You can also complete the course with the ability to code games, animations, and even “cool video effects.” Coursework relies on Scratch, the popular coding platform for children.
Seven hours of video, a single article, one downloadable resource, and lifetime access are included in the course fee. Completion results in a certificate, so kids can prove they’ve finished their study and keep a record of their studies.
Make Learning Fun With Coding Games for Kids
If structured course-based learning isn’t having the desired effect, it might be time to introduce an element of fun.
Coding games teach children coding skills without the pressure associated with learning. Instead, children gain new skills as part of playing fun games.
Designed as a programming puzzle game, Lightbot’s game mechanics require the application of programming logic to solve levels.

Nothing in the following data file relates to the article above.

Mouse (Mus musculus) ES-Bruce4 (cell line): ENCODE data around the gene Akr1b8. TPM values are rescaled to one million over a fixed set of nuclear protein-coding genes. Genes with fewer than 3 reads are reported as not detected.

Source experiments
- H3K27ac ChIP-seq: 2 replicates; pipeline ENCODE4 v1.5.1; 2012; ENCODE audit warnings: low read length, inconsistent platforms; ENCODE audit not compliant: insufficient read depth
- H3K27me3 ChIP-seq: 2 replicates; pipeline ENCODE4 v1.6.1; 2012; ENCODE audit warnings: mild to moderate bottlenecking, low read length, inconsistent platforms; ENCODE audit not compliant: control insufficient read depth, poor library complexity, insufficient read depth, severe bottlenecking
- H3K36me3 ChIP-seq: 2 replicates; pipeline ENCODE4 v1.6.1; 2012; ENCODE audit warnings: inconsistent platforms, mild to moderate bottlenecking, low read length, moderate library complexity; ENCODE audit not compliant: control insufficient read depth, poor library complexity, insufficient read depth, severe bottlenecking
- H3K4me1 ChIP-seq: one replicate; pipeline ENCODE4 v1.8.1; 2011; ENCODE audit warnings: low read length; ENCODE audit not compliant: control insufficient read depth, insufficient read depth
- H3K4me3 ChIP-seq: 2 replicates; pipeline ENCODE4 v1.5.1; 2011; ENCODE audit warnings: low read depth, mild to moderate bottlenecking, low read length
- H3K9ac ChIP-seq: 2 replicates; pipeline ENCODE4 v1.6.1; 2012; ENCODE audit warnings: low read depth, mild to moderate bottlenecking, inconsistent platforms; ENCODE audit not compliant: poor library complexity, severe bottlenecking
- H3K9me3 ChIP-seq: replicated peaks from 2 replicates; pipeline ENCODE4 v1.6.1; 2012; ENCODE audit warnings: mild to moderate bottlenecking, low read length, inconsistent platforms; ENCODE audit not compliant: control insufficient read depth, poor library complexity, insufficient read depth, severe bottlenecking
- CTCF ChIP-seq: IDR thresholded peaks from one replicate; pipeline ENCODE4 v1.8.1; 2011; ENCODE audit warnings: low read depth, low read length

Lightbot is available for iOS, Android, Windows, and macOS as a paid app. You can also access Lightbot in the browser, but you’ll need to have Flash enabled .
Taking a similar attitude to the teaching of coding is Code Combat. In this RPG-style game, complete levels by demonstrating understanding of coding concepts. It starts with syntax, methods, loops, variables, etc., then lets you take a path through web development or game development.
Levels are unlocked as the game progresses, with new concepts introduced via compulsory levels. The game environment is realistic and compelling—Code Combat is fun, and it works.
For more fun ways to teach programming, see our guide to the best coding games for kids .
Great Sites and Classes for Coding Kids!
By now you should have everything you need to get your kids coding. Online classes are useful, websites with tutorials offer a more practical approach, and then you’ve got apps and games.
Want more tools to help your kids with programming? Try these toys, designed to teach coding skills to kids .